During the 1950s, Dodd chose abstraction as his major way of working, and the “subjects” of his oils from that decade stem from an enduring attraction to forms, lines, and textures found in both nature and the city. Similarly Thomas, by the 1950s, was searching for the “big rhythmicorder” in nature by focusing on abstract paintings imbued with natural earth pigments. Likewise Alma Thomas, a native of Columbus and an art teacher in the Washington, D.C., school system, had begun painting her bold expressionist abstractions of hovering, saturated colors by the late 1950s. Earlier, around 1948, Pat Passlof, a native of Brunswick, traveled to Black Mountain College in North Carolina to meet abstract painter Willem de Kooning; afterward, she studied with him in New York and evolved her own abstract expressionist works, imbued with distinctive patterns.
Other artists with Georgia connections during this later period either borrowed elements of abstraction or persisted in visions and styles that honed to more understandable representations of the material world. In 1950 Hale Woodruff, teaching then at New York University, was appointed to paint a six-part mural for the library at Atlanta University, eventually entitled Art of the Negro. The series boasts symbolic shapes and figures amid interlocking color-shapes; indeed, Woodruff’s figures of artists in the panel Muses (1950-51) emerge from bands of semi-abstract fields and ribbons of color. The mural is housed today at the Clark Atlanta University Art Galleries. The Atlanta University Annuals, which Woodruff began in 1942, continued until 1970 and fostered the growth of an art audience among African American communities, the development of generations of Black artists, and an awareness of their work among white audiences.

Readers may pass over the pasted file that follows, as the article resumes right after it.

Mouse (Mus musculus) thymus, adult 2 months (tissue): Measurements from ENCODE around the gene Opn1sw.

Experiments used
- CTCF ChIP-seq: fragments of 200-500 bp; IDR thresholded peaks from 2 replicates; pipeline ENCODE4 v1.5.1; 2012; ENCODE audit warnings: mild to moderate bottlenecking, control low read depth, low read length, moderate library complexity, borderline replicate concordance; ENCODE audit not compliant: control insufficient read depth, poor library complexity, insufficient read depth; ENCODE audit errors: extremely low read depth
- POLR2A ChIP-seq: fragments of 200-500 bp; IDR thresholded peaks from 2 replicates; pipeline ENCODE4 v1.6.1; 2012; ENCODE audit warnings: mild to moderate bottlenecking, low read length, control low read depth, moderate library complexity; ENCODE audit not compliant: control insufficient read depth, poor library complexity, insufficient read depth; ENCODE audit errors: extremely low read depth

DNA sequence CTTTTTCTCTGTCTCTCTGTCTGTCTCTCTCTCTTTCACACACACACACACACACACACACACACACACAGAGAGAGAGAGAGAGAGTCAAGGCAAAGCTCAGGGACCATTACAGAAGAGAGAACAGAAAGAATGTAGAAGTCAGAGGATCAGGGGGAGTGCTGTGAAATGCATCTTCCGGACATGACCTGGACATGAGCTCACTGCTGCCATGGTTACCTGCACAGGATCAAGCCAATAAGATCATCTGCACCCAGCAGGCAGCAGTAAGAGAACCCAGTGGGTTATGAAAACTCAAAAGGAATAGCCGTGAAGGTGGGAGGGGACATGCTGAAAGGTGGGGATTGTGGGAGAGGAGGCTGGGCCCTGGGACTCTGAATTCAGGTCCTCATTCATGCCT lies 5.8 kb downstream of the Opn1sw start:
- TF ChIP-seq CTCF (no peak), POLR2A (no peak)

During this period, Jewel Simon, a self-taught artist in Atlanta who participated in the Atlanta University Annuals, painted straightforward landscapes, sculpted, and designed clothes. From Brooklyn, with training from Pratt Institute, New York University, and the National Academy of Design, Walter A. Simon taught art at Savannah State College (later Savannah State University) in the 1940s, creating two large canvases painted in semi-abstract fashion with themes on school activities. Later he taught at Atlanta University, Georgia State University, Paterson State College in New Jersey, and elsewhere and became known for his abstract paintings.